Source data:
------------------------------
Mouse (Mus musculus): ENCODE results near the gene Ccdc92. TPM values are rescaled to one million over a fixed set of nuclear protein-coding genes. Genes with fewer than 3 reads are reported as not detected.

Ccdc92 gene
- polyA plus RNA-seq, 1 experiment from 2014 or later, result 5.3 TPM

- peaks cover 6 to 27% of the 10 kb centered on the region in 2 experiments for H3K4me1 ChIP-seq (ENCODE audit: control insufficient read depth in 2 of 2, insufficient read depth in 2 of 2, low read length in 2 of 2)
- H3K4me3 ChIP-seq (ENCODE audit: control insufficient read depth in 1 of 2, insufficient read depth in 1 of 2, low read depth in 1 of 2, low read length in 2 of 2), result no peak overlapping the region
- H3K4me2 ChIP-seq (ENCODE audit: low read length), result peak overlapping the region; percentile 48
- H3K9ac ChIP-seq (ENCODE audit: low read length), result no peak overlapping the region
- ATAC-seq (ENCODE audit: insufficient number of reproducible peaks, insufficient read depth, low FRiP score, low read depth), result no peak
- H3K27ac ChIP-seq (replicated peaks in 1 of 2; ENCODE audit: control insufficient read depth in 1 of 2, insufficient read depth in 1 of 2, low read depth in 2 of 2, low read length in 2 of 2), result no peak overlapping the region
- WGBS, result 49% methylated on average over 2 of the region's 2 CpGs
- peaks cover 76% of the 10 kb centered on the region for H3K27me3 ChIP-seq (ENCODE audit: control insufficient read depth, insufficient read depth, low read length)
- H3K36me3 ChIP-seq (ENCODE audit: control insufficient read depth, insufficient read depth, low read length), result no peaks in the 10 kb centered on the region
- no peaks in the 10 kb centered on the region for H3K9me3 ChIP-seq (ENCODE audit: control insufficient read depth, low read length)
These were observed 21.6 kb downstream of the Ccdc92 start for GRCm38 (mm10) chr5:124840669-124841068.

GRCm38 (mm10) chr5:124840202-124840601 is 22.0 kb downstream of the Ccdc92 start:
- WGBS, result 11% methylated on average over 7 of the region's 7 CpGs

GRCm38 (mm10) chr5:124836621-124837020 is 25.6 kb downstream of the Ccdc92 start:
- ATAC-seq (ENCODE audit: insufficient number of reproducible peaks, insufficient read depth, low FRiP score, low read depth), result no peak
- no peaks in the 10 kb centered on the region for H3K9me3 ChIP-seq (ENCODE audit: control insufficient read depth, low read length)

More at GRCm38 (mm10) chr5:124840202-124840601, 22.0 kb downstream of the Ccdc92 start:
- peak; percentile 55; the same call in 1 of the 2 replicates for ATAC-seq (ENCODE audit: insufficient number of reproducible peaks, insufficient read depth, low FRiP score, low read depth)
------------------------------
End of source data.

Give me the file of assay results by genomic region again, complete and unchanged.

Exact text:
Mouse (Mus musculus): ENCODE results near the gene Ccdc92. TPM values are rescaled to one million over a fixed set of nuclear protein-coding genes. Genes with fewer than 3 reads are reported as not detected.

Ccdc92 gene
- polyA plus RNA-seq, 1 experiment from 2014 or later, result 5.3 TPM

- peaks cover 6 to 27% of the 10 kb centered on the region in 2 experiments for H3K4me1 ChIP-seq (ENCODE audit: control insufficient read depth in 2 of 2, insufficient read depth in 2 of 2, low read length in 2 of 2)
- H3K4me3 ChIP-seq (ENCODE audit: control insufficient read depth in 1 of 2, insufficient read depth in 1 of 2, low read depth in 1 of 2, low read length in 2 of 2), result no peak overlapping the region
- H3K4me2 ChIP-seq (ENCODE audit: low read length), result peak overlapping the region; percentile 48
- H3K9ac ChIP-seq (ENCODE audit: low read length), result no peak overlapping the region
- ATAC-seq (ENCODE audit: insufficient number of reproducible peaks, insufficient read depth, low FRiP score, low read depth), result no peak
- H3K27ac ChIP-seq (replicated peaks in 1 of 2; ENCODE audit: control insufficient read depth in 1 of 2, insufficient read depth in 1 of 2, low read depth in 2 of 2, low read length in 2 of 2), result no peak overlapping the region
- WGBS, result 49% methylated on average over 2 of the region's 2 CpGs
- peaks cover 76% of the 10 kb centered on the region for H3K27me3 ChIP-seq (ENCODE audit: control insufficient read depth, insufficient read depth, low read length)
- H3K36me3 ChIP-seq (ENCODE audit: control insufficient read depth, insufficient read depth, low read length), result no peaks in the 10 kb centered on the region
- no peaks in the 10 kb centered on the region for H3K9me3 ChIP-seq (ENCODE audit: control insufficient read depth, low read length)
These were observed 21.6 kb downstream of the Ccdc92 start for GRCm38 (mm10) chr5:124840669-124841068.

GRCm38 (mm10) chr5:124840202-124840601 is 22.0 kb downstream of the Ccdc92 start:
- WGBS, result 11% methylated on average over 7 of the region's 7 CpGs

GRCm38 (mm10) chr5:124836621-124837020 is 25.6 kb downstream of the Ccdc92 start:
- ATAC-seq (ENCODE audit: insufficient number of reproducible peaks, insufficient read depth, low FRiP score, low read depth), result no peak
- no peaks in the 10 kb centered on the region for H3K9me3 ChIP-seq (ENCODE audit: control insufficient read depth, low read length)

More at GRCm38 (mm10) chr5:124840202-124840601, 22.0 kb downstream of the Ccdc92 start:
- peak; percentile 55; the same call in 1 of the 2 replicates for ATAC-seq (ENCODE audit: insufficient number of reproducible peaks, insufficient read depth, low FRiP score, low read depth)